HEMOGLOBIN (VAL BETA1 MET) MUTANT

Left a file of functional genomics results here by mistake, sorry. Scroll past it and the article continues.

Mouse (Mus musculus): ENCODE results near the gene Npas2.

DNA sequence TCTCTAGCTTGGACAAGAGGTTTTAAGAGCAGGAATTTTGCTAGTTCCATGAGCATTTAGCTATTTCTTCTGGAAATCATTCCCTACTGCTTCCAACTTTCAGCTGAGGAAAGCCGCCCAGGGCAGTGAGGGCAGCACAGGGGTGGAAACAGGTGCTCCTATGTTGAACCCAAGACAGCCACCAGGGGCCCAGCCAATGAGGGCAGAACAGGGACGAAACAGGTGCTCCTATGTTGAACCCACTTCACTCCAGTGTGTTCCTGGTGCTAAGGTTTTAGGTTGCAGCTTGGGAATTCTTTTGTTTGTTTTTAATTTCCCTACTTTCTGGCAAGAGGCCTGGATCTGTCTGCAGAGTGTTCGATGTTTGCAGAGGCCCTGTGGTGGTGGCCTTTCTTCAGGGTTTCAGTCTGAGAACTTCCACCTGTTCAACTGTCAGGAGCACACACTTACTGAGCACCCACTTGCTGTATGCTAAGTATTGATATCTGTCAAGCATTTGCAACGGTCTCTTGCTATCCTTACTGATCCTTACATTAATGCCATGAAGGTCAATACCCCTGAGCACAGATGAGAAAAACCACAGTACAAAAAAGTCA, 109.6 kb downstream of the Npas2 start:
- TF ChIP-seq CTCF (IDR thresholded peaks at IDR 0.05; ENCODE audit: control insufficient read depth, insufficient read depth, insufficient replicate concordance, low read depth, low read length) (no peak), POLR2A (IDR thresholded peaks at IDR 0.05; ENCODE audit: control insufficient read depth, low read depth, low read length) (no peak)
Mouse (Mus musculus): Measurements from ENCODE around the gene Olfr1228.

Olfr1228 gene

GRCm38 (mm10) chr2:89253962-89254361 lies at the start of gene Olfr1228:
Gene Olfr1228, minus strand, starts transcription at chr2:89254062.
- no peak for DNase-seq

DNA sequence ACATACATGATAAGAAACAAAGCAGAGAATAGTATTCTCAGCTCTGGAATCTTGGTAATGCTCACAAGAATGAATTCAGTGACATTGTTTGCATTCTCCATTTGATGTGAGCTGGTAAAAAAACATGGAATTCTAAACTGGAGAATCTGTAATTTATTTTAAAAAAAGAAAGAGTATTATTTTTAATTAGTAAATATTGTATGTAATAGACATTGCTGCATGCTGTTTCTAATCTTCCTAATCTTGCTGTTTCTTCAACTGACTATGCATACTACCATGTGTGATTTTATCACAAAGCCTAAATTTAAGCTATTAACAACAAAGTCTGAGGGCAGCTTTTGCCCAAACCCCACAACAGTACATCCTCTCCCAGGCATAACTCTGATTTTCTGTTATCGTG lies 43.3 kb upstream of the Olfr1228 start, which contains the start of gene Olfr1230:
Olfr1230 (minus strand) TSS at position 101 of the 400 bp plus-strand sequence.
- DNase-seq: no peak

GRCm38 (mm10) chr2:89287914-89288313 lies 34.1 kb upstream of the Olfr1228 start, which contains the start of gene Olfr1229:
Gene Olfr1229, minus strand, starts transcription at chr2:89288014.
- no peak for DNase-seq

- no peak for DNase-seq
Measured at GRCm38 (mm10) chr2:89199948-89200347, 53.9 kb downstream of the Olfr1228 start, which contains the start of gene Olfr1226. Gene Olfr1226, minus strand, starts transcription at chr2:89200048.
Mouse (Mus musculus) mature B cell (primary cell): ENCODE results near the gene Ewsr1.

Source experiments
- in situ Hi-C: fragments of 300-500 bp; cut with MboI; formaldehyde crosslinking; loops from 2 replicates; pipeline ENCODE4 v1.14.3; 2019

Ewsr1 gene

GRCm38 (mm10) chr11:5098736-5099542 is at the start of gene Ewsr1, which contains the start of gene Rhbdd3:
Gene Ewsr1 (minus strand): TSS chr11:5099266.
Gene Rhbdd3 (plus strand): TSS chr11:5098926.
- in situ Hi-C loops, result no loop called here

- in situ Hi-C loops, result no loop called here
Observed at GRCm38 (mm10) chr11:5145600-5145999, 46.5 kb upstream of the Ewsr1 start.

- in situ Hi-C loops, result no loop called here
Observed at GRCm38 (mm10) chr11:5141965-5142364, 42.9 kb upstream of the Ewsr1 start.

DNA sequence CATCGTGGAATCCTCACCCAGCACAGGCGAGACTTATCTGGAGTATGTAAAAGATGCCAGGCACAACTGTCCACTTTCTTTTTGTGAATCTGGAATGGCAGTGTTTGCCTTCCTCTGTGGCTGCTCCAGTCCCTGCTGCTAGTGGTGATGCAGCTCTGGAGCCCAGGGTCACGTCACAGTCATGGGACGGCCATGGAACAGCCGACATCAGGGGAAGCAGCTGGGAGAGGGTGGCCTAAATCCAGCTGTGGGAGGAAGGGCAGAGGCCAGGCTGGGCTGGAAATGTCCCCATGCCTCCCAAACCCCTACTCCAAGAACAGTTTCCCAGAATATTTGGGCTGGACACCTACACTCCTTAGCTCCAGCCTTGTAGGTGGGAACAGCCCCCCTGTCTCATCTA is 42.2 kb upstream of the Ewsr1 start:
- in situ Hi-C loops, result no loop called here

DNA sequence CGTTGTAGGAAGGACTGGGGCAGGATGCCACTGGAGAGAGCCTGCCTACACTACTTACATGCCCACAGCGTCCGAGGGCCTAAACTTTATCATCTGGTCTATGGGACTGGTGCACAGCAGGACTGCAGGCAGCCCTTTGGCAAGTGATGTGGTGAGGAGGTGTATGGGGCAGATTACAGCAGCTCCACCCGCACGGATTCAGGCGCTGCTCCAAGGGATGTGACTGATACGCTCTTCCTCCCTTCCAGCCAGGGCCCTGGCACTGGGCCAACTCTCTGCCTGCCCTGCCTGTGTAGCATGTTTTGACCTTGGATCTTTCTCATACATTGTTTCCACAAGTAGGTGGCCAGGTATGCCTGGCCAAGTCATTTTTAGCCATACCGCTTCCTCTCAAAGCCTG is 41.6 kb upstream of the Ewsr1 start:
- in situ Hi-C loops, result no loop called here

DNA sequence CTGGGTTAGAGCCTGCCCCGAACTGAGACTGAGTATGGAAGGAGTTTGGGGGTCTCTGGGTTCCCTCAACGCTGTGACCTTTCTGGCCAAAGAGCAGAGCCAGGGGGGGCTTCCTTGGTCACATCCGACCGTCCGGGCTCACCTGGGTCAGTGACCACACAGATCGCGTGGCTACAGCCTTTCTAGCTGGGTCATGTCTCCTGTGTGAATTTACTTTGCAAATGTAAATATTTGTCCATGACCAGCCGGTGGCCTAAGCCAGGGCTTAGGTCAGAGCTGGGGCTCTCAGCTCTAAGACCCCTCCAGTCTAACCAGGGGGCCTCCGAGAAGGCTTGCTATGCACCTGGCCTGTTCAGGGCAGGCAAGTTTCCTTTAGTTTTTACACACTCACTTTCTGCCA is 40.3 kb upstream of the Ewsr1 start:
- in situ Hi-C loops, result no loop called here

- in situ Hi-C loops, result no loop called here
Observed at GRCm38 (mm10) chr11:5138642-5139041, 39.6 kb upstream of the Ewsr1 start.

[HBA_HUMAN] Defects in HBA1 may be a cause of Heinz body anemias (HEIBAN) [MIM:140700]. This is a form of non-spherocytic hemolytic anemia of Dacie type 1. After splenectomy, which has little benefit, basophilic inclusions called Heinz bodies are demonstrable in the erythrocytes. Before splenectomy, diffuse or punctate basophilia may be evident. Most of these cases are probably instances of hemoglobinopathy. The hemoglobin demonstrates heat lability. Heinz bodies are observed also with the Ivemark syndrome (asplenia with cardiovascular anomalies) and with glutathione peroxidase deficiency. Defects in HBA1 are the cause of alpha-thalassemia (A-THAL) [MIM:604131]. The thalassemias are the most common monogenic diseases and occur mostly in Mediterranean and Southeast Asian populations. The hallmark of alpha-thalassemia is an imbalance in globin-chain production in the adult HbA molecule. The level of alpha chain production can range from none to very nearly normal levels. Deletion of both copies of each of the two alpha-globin genes causes alpha(0)-thalassemia, also known as homozygous alpha thalassemia. Due to the complete absence of alpha chains, the predominant fetal hemoglobin is a tetramer of gamma-chains (Bart hemoglobin) that has essentially no oxygen carrying capacity. This causes oxygen starvation in the fetal tissues leading to prenatal lethality or early neonatal death. The loss of three alpha genes results in high levels of a tetramer of four beta chains (hemoglobin H), causing a severe and life-threatening anemia known as hemoglobin H disease. Untreated, most patients die in childhood or early adolescence. The loss of two alpha genes results in mild alpha-thalassemia, also known as heterozygous alpha-thalassemia. Affected individuals have small red cells and a mild anemia (microcytosis). If three of the four alpha-globin genes are functional, individuals are completely asymptomatic. Some rare forms of alpha-thalassemia are due to point mutations (non-deletional alpha-thalassemia). The thalassemic phenotype is due to unstable globin alpha chains that are rapidly catabolized prior to formation of the alpha-beta heterotetramers. Note=Alpha(0)-thalassemia is associated with non-immune hydrops fetalis, a generalized edema of the fetus with fluid accumulation in the body cavities due to non-immune causes. Non-immune hydrops fetalis is not a diagnosis in itself but a symptom, a feature of many genetic disorders, and the end-stage of a wide variety of disorders. Defects in HBA1 are the cause of hemoglobin H disease (HBH) [MIM:613978]. HBH is a form of alpha-thalassemia due to the loss of three alpha genes. This results in high levels of a tetramer of four beta chains (hemoglobin H), causing a severe and life-threatening anemia. Untreated, most patients die in childhood or early adolescence. [HBB_HUMAN] Defects in HBB may be a cause of Heinz body anemias (HEIBAN) [MIM:140700]. This is a form of non-spherocytic hemolytic anemia of Dacie type 1. After splenectomy, which has little benefit, basophilic inclusions called Heinz bodies are demonstrable in the erythrocytes. Before splenectomy, diffuse or punctate basophilia may be evident. Most of these cases are probably instances of hemoglobinopathy. The hemoglobin demonstrates heat lability. Heinz bodies are observed also with the Ivemark syndrome (asplenia with cardiovascular anomalies) and with glutathione peroxidase deficiency.    Defects in HBB are the cause of beta-thalassemia (B-THAL) [MIM:613985]. A form of thalassemia. Thalassemias are common monogenic diseases occurring mostly in Mediterranean and Southeast Asian populations. The hallmark of beta-thalassemia is an imbalance in globin-chain production in the adult HbA molecule. Absence of beta chain causes beta(0)-thalassemia, while reduced amounts of detectable beta globin causes beta(+)-thalassemia. In the severe forms of beta-thalassemia, the excess alpha globin chains accumulate in the developing erythroid precursors in the marrow. Their deposition leads to a vast increase in erythroid apoptosis that in turn causes ineffective erythropoiesis and severe microcytic hypochromic anemia. Clinically, beta-thalassemia is divided into thalassemia major which is transfusion dependent, thalassemia intermedia (of intermediate severity), and thalassemia minor that is asymptomatic. Defects in HBB are the cause of sickle cell anemia (SKCA) [MIM:603903]; also known as sickle cell disease. Sickle cell anemia is characterized by abnormally shaped red cells resulting in chronic anemia and periodic episodes of pain, serious infections and damage to vital organs. Normal red blood cells are round and flexible and flow easily through blood vessels, but in sickle cell anemia, the abnormal hemoglobin (called Hb S) causes red blood cells to become stiff. They are C-shaped and resembles a sickle. These stiffer red blood cells can led to microvascular occlusion thus cutting off the blood supply to nearby tissues. Defects in HBB are the cause of beta-thalassemia dominant inclusion body type (B-THALIB) [MIM:603902]. An autosomal dominant form of beta thalassemia characterized by moderate anemia, lifelong jaundice, cholelithiasis and splenomegaly, marked morphologic changes in the red cells, erythroid hyperplasia of the bone marrow with increased numbers of multinucleate red cell precursors, and the presence of large inclusion bodies in the normoblasts, both in the marrow and in the peripheral blood after splenectomy.